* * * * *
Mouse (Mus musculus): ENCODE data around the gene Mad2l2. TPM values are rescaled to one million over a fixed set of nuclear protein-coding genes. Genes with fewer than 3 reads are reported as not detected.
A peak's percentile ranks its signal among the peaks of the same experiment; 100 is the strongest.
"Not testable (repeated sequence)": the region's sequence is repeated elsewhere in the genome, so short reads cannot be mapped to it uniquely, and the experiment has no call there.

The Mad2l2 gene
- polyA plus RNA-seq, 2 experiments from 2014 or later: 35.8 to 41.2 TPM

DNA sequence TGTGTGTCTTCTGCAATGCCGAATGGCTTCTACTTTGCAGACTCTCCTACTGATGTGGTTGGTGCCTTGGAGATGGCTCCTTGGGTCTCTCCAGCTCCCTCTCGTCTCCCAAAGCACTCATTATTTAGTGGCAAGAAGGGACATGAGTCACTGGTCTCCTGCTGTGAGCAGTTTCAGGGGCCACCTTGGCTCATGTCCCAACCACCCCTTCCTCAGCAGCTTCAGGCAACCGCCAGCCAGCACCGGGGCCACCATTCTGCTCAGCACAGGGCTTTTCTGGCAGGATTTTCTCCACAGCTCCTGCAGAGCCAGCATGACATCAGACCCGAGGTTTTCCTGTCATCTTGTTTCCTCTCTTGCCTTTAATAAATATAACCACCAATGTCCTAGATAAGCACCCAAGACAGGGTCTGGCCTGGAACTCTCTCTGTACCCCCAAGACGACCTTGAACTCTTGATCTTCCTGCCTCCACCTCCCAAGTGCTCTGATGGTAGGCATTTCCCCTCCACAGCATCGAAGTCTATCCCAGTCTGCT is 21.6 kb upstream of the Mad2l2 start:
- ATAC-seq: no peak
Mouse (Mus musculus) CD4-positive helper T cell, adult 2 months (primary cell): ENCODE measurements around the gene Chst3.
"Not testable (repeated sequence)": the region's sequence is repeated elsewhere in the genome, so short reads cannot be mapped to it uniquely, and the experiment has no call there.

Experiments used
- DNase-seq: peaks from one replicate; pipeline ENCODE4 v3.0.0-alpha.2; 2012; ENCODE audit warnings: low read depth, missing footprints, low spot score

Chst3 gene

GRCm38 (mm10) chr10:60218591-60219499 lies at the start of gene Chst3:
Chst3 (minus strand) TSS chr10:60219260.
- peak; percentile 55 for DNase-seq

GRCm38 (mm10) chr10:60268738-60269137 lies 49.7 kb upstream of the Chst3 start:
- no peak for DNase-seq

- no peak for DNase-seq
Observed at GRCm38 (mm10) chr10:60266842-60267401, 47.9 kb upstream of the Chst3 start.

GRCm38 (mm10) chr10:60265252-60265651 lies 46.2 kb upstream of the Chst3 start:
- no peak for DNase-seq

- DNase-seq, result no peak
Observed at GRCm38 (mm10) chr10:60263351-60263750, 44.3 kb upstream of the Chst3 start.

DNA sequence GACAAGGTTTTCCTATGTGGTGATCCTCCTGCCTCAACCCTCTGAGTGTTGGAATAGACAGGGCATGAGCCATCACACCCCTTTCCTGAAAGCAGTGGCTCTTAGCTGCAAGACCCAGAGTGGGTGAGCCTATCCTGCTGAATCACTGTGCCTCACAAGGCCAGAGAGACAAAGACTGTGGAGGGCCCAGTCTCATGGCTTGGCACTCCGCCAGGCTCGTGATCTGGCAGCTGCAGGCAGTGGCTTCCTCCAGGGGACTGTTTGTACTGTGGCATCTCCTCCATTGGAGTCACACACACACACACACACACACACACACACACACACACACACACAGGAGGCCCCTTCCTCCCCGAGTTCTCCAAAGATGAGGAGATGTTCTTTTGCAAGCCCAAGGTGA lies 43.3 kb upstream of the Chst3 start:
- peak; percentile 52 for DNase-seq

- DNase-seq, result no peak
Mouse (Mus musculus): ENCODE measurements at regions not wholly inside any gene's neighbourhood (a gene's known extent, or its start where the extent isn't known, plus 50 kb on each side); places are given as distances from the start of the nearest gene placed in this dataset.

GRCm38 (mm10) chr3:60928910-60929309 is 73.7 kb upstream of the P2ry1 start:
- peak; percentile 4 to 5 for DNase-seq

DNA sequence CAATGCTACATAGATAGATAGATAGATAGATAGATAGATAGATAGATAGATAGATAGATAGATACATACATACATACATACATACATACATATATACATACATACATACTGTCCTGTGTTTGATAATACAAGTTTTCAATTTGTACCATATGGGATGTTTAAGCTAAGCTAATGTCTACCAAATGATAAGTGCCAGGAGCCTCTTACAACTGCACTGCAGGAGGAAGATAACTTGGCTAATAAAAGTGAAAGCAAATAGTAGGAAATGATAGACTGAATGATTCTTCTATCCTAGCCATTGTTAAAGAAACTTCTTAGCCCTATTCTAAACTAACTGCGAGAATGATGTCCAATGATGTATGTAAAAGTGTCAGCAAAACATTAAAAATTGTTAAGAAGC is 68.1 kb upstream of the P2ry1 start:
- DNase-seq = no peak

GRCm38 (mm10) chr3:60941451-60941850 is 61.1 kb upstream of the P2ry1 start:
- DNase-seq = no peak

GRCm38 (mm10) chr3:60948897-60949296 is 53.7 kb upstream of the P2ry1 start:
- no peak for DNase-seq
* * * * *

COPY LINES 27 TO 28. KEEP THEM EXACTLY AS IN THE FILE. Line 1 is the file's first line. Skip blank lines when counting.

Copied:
Mouse (Mus musculus): ENCODE measurements at regions not wholly inside any gene's neighbourhood (a gene's known extent, or its start where the extent isn't known, plus 50 kb on each side); places are given as distances from the start of the nearest gene placed in this dataset.

GRCm38 (mm10) chr3:60928910-60929309 is 73.7 kb upstream of the P2ry1 start: